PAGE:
Book printers’ profits rise despite the threat of e-book popularity
October 7, 2011 by Lyndon
Book printing firm St. Ives – the biggest of its kind in the UK- has proved its strengths in the face of a tough market by announcing its annual profits have risen by almost a third.
Despite facing tough competition from the e-books market and devices such as Amazon Kindle, St Ives have managed to generate and extra 28 per cent of profit. The company puts the rise down to extra cost saving measures and the offering of new services.
St Ives has always been a book printer, working with big publishing houses such as Penguin and Harper Collins, but it recently moved into the provision of direct mail and point of sale printing. Glasgow’s branch of St Ives focuses on printing for exhibitions and whilst this may be relevant to some organisations, it will not appeal to all businesses. Lanarkshire is home to companies offering poster, flyer and point of sale (POS) printing, all designed to help Glasgow businesses to sell more and to better engage with customers.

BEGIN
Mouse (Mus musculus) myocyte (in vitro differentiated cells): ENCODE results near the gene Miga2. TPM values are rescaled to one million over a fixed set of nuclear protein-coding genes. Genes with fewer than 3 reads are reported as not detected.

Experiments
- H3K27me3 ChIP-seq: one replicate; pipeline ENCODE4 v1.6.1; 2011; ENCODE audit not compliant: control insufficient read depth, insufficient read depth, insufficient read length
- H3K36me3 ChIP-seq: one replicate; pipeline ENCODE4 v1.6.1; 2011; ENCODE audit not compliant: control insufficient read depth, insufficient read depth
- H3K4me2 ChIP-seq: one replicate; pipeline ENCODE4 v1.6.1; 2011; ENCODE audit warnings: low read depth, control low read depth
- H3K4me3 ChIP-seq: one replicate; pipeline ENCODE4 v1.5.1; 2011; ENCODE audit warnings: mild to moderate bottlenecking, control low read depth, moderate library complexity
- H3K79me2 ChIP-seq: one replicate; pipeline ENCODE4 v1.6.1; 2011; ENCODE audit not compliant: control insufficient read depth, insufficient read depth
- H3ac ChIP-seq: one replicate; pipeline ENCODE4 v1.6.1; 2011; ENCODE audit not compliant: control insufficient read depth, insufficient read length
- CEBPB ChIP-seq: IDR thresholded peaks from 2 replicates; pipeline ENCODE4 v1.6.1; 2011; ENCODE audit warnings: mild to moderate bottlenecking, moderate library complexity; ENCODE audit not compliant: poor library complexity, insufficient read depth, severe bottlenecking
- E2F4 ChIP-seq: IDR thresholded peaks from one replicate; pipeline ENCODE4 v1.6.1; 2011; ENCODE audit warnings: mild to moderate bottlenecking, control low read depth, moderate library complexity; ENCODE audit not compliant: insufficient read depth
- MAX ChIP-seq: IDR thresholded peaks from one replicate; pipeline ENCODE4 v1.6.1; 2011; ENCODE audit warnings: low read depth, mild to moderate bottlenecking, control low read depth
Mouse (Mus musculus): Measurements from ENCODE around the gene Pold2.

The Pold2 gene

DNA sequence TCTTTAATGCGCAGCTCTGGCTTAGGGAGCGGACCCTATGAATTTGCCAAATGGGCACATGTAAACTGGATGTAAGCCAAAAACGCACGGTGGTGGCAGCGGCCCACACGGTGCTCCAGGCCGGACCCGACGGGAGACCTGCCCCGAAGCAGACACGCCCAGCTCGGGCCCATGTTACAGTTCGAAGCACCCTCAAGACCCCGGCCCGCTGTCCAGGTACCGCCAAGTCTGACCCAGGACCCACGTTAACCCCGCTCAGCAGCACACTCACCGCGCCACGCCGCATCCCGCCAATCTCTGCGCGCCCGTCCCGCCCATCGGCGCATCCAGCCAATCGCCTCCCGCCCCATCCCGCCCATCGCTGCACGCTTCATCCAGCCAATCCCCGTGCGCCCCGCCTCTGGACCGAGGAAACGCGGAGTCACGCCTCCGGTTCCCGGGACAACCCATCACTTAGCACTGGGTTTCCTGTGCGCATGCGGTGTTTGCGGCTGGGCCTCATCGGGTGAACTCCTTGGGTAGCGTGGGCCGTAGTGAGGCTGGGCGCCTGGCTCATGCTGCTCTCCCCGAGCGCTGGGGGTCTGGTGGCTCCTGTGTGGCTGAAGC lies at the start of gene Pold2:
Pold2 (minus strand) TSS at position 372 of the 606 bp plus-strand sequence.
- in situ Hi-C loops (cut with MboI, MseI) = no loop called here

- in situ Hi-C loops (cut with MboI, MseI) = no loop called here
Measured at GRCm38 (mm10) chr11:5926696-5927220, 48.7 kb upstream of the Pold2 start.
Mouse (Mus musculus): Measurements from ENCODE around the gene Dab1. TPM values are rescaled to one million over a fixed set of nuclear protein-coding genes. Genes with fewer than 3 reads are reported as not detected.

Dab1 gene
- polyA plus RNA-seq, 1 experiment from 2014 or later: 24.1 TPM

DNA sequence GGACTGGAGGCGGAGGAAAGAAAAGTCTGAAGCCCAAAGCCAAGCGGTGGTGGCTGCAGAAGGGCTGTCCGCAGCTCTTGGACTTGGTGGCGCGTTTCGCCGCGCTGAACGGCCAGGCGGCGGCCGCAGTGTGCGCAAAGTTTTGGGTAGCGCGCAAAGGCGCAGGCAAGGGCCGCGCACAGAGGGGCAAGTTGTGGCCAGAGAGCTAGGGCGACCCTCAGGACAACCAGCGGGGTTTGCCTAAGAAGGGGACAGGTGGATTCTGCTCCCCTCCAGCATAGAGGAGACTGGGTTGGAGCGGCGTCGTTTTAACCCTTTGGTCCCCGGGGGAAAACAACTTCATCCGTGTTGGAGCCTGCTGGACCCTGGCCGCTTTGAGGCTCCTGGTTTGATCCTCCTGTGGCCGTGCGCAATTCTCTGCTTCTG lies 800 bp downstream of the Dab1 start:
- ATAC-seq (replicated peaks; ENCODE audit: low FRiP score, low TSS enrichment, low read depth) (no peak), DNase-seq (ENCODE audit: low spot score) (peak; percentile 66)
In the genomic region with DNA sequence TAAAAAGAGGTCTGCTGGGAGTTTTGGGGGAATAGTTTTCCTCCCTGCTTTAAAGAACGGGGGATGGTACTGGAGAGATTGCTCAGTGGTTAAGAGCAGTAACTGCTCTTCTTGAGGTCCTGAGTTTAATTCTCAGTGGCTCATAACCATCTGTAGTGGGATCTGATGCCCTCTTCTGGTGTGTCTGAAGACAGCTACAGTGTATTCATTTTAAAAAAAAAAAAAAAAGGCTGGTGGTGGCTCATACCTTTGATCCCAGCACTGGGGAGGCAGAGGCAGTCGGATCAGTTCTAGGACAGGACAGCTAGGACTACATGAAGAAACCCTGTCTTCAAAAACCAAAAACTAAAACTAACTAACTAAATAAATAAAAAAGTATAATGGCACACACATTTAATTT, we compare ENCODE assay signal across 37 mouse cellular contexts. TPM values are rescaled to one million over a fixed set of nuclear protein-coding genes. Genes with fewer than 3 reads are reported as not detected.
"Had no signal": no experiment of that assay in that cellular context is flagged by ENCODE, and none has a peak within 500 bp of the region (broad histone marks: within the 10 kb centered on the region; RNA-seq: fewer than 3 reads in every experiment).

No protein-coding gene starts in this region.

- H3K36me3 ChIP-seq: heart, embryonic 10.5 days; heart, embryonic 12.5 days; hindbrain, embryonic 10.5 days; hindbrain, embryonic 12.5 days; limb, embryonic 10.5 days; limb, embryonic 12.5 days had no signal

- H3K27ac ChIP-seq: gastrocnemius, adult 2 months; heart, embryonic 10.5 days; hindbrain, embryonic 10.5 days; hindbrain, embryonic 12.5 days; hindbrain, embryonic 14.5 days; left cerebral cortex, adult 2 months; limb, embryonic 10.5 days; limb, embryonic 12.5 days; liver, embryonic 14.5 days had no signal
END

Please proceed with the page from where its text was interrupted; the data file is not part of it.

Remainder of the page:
Patrick Martell, the Chief Executive of St. Ives, said:
“The book arm was offsetting lower volumes by offering warehousing and distribution and shorter initial print runs with follow-ups which can include single copy reprints. E-books may have also helped boost the market overall as people are reading more, especially when they travel.”
Stories like this one show that there is still a real appetite for printed material and will give many printing companies a much-needed boost of confidence.